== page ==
The World Education Services (WES) Mariam Assefa Fund, as well as the Northpine Foundation and the Canadian Refugee Sponsorship Agreement Holders (SAH) Association, were looking for an experienced team to design and lead a 1-day intensive design sprint with diverse representatives from organizations across Canada, with the goal being to develop innovative concepts that will increase private refugee sponsorship capacity. Venture 2 Impact’s (V2I) connection with WES, as well as leadership and experience with design thinking and human centered design, made us a great candidate to design and facilitate the sprint.
This was the first time an event of this kind took place in Canada’s private refugee sponsorship ecosystem, marking a move towards human-centered solutions and collaborative philanthropy.
Never before have so many SAH-related stakeholders been gathered together in-person to participate in a co-creative innovation session, but hopefully it will inspire many more.
How might we improve refugee private sponsorship to make it more efficient, supportive, equitable, and effective for all stakeholders?
There are an ever-increasing number of global refugees, however Canada’s capacity for refugees is limited based on several factors. Canada’s innovative private refugee sponsorship system has been an example for other countries, however the actual numbers of refugees that enter Canada through this program are below the quota set by the government.
One of the limiting factors of this challenge is the capacity of organizations known as Sponsorship Agreement Holders (SAHs); these are private and public organizations that have committed a certain amount of resources to sponsoring the arrival and support of refugees to Canada.
If we want to increase Canada’s capacity for refugees, we have to focus on the following challenge: How might we improve refugee private sponsorship to make it more efficient, supportive, equitable, and effective for all stakeholders?
A design sprint is a short-term, intense version of the design thinking process, usually lasting 1-5 days. The value of a design sprint is that it harnesses the power of collaborative philanthropy and the lived experiences of everyone involved, while compressing the activities into a few days to minimize the time commitment required.
For this sprint, we focused on the Define and Ideate phases of design thinking: defining the challenge, intended audience, and surrounding context; and brainstorming and ideating on potential solutions to apply the collective knowledge of everyone participating in the sprint.
After defining the challenge, exploring the problem’s underlying behaviours, structures, and mindsets, and creating a network map of people and groups involved in the issue, we moved on to ideation.
Our first ideation activity was a high-speed brainwriting session, an activity which encourages participants to build off of each other’s ideas and contribute equally to the concepts. This activity was noted as a highlight by several participants in our feedback survey as well, indicating the value and enjoyment everyone got from this exercise.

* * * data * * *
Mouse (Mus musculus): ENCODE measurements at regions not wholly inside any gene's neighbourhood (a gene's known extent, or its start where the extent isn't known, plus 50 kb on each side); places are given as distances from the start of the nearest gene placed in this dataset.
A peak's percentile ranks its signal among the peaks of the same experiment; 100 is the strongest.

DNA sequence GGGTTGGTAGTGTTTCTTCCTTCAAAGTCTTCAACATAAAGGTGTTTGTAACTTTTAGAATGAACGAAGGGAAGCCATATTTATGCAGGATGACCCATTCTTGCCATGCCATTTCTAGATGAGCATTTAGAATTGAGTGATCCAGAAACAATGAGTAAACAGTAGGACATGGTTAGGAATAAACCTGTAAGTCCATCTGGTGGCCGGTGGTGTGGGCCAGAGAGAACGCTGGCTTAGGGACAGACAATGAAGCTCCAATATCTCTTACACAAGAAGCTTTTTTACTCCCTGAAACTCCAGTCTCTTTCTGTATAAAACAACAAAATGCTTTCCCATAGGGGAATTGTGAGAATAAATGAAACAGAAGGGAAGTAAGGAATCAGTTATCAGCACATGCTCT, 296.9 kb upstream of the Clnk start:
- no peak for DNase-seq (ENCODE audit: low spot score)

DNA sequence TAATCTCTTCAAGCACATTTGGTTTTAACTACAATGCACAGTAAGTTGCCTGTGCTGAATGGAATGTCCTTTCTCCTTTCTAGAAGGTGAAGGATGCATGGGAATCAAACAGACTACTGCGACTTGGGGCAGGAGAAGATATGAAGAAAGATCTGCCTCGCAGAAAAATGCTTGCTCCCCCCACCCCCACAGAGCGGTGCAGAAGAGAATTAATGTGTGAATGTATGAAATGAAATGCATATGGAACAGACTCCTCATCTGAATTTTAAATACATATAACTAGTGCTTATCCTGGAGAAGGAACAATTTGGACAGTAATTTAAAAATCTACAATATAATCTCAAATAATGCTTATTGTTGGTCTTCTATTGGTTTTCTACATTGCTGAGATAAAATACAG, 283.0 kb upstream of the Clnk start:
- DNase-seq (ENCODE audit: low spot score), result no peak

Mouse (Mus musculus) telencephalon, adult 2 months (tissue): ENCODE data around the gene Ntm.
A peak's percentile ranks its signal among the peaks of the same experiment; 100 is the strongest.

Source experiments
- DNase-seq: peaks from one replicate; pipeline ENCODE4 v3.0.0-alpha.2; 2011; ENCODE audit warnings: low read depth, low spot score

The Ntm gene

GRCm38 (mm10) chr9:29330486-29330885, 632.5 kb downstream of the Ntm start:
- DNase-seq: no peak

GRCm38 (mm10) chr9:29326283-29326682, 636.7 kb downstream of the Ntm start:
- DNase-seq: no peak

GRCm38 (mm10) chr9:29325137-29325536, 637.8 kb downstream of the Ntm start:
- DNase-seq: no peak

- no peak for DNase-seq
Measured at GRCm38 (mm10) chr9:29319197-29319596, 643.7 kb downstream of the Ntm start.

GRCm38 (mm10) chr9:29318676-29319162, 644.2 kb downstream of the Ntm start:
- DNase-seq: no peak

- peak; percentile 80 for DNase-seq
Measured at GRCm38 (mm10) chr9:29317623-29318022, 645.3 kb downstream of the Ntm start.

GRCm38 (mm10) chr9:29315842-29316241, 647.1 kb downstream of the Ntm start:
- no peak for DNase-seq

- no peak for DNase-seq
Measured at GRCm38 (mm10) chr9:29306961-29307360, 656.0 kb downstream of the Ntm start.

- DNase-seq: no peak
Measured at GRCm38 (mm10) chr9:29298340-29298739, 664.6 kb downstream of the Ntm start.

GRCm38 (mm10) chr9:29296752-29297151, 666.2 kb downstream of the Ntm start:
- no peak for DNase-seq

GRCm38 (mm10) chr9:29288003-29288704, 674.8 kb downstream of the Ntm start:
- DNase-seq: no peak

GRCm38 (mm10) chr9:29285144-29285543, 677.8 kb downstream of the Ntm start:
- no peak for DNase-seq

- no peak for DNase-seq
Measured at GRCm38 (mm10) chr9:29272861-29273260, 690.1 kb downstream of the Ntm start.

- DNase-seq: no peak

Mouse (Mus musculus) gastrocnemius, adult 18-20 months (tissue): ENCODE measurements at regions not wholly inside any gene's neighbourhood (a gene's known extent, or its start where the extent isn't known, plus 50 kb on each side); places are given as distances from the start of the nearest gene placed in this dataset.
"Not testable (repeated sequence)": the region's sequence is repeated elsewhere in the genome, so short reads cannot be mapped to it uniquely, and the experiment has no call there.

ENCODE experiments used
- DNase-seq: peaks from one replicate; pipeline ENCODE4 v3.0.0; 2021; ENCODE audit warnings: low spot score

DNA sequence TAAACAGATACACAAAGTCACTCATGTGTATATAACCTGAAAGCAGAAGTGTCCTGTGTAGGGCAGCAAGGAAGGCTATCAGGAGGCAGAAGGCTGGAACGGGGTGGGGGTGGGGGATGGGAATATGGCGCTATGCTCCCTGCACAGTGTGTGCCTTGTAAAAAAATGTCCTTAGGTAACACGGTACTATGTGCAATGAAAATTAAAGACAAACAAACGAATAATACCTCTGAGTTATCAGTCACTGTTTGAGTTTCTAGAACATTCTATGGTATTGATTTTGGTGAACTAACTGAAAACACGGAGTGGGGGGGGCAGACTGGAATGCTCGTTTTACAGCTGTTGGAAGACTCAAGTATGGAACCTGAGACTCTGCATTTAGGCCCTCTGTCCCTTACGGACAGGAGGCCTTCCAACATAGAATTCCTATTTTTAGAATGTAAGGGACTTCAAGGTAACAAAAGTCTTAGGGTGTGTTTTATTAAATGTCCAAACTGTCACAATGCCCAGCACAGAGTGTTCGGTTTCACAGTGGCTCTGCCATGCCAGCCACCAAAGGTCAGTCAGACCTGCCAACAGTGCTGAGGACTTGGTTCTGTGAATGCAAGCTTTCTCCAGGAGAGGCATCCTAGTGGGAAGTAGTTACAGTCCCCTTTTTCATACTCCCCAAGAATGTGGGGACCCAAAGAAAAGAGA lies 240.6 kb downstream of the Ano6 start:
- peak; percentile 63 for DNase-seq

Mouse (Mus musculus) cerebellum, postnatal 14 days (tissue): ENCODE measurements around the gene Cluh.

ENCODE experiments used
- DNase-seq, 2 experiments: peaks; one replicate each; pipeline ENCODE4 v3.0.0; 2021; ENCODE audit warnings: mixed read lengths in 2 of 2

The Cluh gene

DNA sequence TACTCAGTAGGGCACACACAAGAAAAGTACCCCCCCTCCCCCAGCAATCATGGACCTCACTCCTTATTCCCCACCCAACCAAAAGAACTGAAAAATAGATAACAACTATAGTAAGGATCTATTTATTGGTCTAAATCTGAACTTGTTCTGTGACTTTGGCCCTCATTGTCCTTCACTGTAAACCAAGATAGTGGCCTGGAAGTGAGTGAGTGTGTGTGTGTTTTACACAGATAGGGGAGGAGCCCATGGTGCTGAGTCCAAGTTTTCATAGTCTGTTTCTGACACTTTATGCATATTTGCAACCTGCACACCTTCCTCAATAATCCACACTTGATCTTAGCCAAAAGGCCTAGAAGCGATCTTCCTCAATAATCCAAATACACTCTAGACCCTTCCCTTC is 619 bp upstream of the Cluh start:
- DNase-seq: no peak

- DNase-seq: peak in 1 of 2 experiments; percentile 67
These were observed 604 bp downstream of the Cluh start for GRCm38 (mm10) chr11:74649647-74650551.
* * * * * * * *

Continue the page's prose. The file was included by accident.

Following brainwriting and a preliminary voting round to eliminate any money pits or concepts with less potential for impact, we moved on to napkin pitches. Napkin pitches are based on the idea that you should be able to write your idea on a napkin, focusing on just a few main categories: the Big Idea, the Needs/Benefits it meets, the Execution steps to pilot the idea, and the Rationale as to why it will be successful. By organizing all the concepts in this format, we made it easier to compare and contrast the ideas, as well as present them externally following the sprint.
A total of 3 concepts were selected at the end of the day to be presented to a greater audience of stakeholders the following day at the SAH conference. The audience voted on the feasibility, viability, and effectiveness of each concept, giving us metrics by which to determine which one would have the greatest positive impact for all stakeholders.
The concept with the highest audience score, as well as the greatest appeal to SAHs, Northpine Foundation, and WES Fund leadership, was an automated system to track and record various metrics for SAHs, freeing up capacity and resources that can then be spent on sponsoring and supporting more refugees.
Tracking of details like donations, applications, refugees in settlement, and finances for SAHs is a full-time job – by automating these, we can free up SAH capacity and ability to sponsor more refugees.
Across the board, participants were excited about the sprint and its potential for collaborative philanthropy. We sent out a survey to all participants to gather feedback, and this is what we heard:
Sponsorship Agreement Holders (SAHs) from across Canada are collaborating with WES Fund and Northpine Foundation to pilot and test these concepts. Following a successful pilot, there may be the opportunity to scale the concept to many more SAHs.
If you have any questions about the design sprint or potential future engagement, or if you would like to learn more about these organizations’ work, you can contact:
Increasing the capacity to sponsor refugees in Canada has many wide-ranging impacts, but we find it is easiest to examine our work through the lens of the United Nations Sustainable Development Goals (SDGs). Throughout the design and implementation of this design sprint, as well as the resulting projects, we will have helped progress the following SDGs: